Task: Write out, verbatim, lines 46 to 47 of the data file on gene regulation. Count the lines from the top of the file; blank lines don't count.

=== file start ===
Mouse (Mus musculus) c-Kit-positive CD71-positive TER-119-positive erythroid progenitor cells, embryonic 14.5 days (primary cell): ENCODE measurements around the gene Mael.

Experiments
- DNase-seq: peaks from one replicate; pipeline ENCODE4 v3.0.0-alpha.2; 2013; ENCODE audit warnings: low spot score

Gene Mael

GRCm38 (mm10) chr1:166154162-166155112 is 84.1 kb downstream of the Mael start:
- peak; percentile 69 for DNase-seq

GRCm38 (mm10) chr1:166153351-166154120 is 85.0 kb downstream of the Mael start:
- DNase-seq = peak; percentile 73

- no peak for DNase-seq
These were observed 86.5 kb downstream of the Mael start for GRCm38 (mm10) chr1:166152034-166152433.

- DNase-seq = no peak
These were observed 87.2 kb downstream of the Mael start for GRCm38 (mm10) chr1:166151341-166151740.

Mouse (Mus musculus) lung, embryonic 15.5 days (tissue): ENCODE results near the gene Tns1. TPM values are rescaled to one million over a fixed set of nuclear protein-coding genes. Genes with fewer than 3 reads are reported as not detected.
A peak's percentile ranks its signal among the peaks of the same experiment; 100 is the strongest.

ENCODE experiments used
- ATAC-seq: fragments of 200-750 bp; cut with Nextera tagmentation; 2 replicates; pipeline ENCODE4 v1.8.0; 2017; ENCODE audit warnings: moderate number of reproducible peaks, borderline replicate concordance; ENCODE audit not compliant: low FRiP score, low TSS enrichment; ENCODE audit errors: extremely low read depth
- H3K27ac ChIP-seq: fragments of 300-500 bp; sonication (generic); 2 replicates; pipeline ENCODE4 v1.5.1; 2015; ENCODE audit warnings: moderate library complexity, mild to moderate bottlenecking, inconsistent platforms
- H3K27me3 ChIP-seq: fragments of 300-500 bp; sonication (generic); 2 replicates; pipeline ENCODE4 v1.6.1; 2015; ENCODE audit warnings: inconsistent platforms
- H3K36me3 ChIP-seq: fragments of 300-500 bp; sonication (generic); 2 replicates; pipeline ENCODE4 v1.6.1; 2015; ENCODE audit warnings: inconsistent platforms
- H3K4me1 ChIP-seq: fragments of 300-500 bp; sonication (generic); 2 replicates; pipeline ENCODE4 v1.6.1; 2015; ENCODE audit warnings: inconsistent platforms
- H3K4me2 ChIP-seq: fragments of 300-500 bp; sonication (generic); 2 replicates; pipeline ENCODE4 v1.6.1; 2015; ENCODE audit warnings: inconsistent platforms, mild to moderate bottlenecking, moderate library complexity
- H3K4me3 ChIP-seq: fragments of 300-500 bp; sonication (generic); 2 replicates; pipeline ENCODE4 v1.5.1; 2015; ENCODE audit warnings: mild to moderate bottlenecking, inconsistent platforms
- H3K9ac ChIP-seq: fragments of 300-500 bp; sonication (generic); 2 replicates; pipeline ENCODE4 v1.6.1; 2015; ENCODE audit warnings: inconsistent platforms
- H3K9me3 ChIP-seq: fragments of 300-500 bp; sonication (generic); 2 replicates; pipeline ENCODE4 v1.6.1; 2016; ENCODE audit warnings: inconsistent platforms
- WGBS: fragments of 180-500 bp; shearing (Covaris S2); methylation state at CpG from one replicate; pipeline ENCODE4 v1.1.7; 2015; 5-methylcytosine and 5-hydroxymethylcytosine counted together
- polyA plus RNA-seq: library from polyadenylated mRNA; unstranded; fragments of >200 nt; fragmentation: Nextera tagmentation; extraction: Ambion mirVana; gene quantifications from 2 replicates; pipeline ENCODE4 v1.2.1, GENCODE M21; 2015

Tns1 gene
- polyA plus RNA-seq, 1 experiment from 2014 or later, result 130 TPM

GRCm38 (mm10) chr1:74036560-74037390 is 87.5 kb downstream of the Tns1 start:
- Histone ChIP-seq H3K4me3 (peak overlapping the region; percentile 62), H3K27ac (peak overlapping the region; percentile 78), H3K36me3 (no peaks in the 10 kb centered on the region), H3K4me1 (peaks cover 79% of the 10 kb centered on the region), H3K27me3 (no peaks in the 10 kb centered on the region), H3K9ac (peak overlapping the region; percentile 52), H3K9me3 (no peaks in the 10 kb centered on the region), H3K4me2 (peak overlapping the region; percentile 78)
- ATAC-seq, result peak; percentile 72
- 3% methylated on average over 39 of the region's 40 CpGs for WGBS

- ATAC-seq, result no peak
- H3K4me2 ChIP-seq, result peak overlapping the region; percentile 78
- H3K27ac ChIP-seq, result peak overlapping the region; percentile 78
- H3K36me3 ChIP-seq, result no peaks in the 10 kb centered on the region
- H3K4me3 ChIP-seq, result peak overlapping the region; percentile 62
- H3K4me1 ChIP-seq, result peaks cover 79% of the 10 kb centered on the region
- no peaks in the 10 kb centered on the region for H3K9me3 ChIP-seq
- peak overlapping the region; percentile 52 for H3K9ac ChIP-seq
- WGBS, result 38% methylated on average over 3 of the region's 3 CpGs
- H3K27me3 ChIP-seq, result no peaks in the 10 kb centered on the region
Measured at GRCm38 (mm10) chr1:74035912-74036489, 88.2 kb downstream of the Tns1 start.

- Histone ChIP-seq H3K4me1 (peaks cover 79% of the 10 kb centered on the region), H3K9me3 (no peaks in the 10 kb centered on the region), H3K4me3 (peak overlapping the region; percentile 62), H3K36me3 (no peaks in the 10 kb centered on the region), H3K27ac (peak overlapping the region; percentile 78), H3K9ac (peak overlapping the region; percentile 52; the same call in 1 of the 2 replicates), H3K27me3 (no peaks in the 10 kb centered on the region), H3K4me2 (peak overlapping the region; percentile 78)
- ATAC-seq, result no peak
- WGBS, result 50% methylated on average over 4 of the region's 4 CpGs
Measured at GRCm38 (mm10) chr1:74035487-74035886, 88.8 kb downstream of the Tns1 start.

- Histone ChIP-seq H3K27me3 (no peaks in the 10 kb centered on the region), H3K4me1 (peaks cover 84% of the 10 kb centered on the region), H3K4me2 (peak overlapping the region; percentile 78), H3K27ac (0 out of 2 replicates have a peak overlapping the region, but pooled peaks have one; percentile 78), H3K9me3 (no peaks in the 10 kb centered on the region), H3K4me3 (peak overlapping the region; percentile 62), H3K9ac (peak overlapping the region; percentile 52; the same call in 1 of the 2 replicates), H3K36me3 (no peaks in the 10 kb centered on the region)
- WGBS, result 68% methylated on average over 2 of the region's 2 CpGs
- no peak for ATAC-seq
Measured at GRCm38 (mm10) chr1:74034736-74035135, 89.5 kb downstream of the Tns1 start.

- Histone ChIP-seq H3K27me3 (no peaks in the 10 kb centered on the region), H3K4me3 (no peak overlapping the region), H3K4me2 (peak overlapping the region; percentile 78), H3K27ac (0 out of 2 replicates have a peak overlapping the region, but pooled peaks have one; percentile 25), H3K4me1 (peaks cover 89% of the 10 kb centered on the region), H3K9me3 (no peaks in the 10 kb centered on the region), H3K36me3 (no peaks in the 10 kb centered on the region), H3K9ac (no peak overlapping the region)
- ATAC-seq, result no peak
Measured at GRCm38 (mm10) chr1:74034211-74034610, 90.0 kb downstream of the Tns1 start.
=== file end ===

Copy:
- WGBS, result 50% methylated on average over 4 of the region's 4 CpGs
Measured at GRCm38 (mm10) chr1:74035487-74035886, 88.8 kb downstream of the Tns1 start.